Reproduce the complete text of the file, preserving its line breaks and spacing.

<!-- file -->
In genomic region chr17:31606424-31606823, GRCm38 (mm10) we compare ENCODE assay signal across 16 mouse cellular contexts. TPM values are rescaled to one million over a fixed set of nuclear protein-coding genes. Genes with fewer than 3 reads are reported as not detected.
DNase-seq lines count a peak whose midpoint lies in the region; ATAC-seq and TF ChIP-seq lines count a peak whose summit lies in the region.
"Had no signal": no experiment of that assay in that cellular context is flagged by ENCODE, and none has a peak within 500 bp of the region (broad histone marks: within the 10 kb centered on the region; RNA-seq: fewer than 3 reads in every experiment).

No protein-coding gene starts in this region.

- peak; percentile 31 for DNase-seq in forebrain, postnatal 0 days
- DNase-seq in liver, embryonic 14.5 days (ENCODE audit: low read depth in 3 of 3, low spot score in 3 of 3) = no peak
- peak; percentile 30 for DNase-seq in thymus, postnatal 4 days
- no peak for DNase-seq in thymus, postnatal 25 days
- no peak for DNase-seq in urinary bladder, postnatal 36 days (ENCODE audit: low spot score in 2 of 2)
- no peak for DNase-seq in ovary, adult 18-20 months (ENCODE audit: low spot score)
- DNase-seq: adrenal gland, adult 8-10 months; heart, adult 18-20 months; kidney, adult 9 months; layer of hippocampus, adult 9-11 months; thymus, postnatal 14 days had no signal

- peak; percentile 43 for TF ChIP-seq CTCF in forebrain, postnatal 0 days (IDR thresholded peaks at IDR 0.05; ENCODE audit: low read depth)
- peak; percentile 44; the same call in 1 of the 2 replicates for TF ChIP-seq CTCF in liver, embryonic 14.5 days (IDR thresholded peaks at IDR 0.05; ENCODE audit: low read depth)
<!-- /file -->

In genomic region chr17:31606424-31606823, GRCm38 (mm10) we compare ENCODE assay signal across 16 mouse cellular contexts. TPM values are rescaled to one million over a fixed set of nuclear protein-coding genes. Genes with fewer than 3 reads are reported as not detected.
DNase-seq lines count a peak whose midpoint lies in the region; ATAC-seq and TF ChIP-seq lines count a peak whose summit lies in the region.
"Had no signal": no experiment of that assay in that cellular context is flagged by ENCODE, and none has a peak within 500 bp of the region (broad histone marks: within the 10 kb centered on the region; RNA-seq: fewer than 3 reads in every experiment).

No protein-coding gene starts in this region.

- peak; percentile 31 for DNase-seq in forebrain, postnatal 0 days
- DNase-seq in liver, embryonic 14.5 days (ENCODE audit: low read depth in 3 of 3, low spot score in 3 of 3) = no peak
- peak; percentile 30 for DNase-seq in thymus, postnatal 4 days
- no peak for DNase-seq in thymus, postnatal 25 days
- no peak for DNase-seq in urinary bladder, postnatal 36 days (ENCODE audit: low spot score in 2 of 2)
- no peak for DNase-seq in ovary, adult 18-20 months (ENCODE audit: low spot score)
- DNase-seq: adrenal gland, adult 8-10 months; heart, adult 18-20 months; kidney, adult 9 months; layer of hippocampus, adult 9-11 months; thymus, postnatal 14 days had no signal

- peak; percentile 43 for TF ChIP-seq CTCF in forebrain, postnatal 0 days (IDR thresholded peaks at IDR 0.05; ENCODE audit: low read depth)
- peak; percentile 44; the same call in 1 of the 2 replicates for TF ChIP-seq CTCF in liver, embryonic 14.5 days (IDR thresholded peaks at IDR 0.05; ENCODE audit: low read depth)